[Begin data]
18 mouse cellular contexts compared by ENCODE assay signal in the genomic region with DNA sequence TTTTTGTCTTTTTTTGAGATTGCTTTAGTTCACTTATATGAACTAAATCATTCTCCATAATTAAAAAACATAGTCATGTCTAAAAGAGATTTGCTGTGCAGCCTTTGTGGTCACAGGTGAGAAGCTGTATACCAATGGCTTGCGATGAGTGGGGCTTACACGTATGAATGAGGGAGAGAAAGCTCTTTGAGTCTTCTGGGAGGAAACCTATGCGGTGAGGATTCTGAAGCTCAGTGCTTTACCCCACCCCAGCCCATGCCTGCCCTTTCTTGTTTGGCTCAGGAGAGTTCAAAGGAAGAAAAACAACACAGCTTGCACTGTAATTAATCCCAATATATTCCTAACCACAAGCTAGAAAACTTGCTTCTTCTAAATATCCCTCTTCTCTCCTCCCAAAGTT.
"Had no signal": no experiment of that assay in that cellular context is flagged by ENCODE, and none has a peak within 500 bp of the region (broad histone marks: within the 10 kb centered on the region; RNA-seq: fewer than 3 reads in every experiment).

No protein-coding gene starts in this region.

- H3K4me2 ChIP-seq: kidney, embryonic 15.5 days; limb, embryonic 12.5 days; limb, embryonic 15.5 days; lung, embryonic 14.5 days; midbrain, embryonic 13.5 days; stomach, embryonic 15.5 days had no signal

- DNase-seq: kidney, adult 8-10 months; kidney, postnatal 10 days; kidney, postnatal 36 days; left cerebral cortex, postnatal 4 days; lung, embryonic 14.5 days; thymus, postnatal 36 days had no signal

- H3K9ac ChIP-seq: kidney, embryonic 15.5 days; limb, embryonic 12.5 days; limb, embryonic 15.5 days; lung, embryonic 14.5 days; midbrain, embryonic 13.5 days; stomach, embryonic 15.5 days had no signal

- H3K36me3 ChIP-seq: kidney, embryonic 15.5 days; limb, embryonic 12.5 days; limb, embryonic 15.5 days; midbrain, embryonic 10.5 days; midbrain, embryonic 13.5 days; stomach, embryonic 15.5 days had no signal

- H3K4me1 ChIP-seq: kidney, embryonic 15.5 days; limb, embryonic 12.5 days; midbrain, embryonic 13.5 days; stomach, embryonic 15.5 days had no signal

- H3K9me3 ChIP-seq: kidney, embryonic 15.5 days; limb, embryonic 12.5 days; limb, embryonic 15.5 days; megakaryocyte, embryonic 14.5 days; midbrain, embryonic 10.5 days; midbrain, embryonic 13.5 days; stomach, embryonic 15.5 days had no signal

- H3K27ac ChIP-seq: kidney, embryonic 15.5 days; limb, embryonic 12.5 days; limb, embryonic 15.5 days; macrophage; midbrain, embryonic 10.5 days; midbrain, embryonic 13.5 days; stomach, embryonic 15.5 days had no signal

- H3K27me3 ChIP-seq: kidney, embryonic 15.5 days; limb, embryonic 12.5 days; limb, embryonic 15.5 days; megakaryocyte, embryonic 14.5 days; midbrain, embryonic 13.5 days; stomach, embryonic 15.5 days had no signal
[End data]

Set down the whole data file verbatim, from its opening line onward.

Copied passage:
18 mouse cellular contexts compared by ENCODE assay signal in the genomic region with DNA sequence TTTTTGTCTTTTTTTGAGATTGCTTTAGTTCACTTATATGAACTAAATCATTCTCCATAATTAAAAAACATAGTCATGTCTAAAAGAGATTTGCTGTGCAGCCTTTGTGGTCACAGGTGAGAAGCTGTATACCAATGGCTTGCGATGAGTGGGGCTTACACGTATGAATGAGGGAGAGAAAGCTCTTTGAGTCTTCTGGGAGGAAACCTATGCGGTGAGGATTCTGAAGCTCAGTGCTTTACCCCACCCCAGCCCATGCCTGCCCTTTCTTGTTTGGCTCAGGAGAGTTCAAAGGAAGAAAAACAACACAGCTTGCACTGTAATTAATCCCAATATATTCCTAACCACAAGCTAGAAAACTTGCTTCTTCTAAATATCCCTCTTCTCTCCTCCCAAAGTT.
"Had no signal": no experiment of that assay in that cellular context is flagged by ENCODE, and none has a peak within 500 bp of the region (broad histone marks: within the 10 kb centered on the region; RNA-seq: fewer than 3 reads in every experiment).

No protein-coding gene starts in this region.

- H3K4me2 ChIP-seq: kidney, embryonic 15.5 days; limb, embryonic 12.5 days; limb, embryonic 15.5 days; lung, embryonic 14.5 days; midbrain, embryonic 13.5 days; stomach, embryonic 15.5 days had no signal

- DNase-seq: kidney, adult 8-10 months; kidney, postnatal 10 days; kidney, postnatal 36 days; left cerebral cortex, postnatal 4 days; lung, embryonic 14.5 days; thymus, postnatal 36 days had no signal

- H3K9ac ChIP-seq: kidney, embryonic 15.5 days; limb, embryonic 12.5 days; limb, embryonic 15.5 days; lung, embryonic 14.5 days; midbrain, embryonic 13.5 days; stomach, embryonic 15.5 days had no signal

- H3K36me3 ChIP-seq: kidney, embryonic 15.5 days; limb, embryonic 12.5 days; limb, embryonic 15.5 days; midbrain, embryonic 10.5 days; midbrain, embryonic 13.5 days; stomach, embryonic 15.5 days had no signal

- H3K4me1 ChIP-seq: kidney, embryonic 15.5 days; limb, embryonic 12.5 days; midbrain, embryonic 13.5 days; stomach, embryonic 15.5 days had no signal

- H3K9me3 ChIP-seq: kidney, embryonic 15.5 days; limb, embryonic 12.5 days; limb, embryonic 15.5 days; megakaryocyte, embryonic 14.5 days; midbrain, embryonic 10.5 days; midbrain, embryonic 13.5 days; stomach, embryonic 15.5 days had no signal

- H3K27ac ChIP-seq: kidney, embryonic 15.5 days; limb, embryonic 12.5 days; limb, embryonic 15.5 days; macrophage; midbrain, embryonic 10.5 days; midbrain, embryonic 13.5 days; stomach, embryonic 15.5 days had no signal

- H3K27me3 ChIP-seq: kidney, embryonic 15.5 days; limb, embryonic 12.5 days; limb, embryonic 15.5 days; megakaryocyte, embryonic 14.5 days; midbrain, embryonic 13.5 days; stomach, embryonic 15.5 days had no signal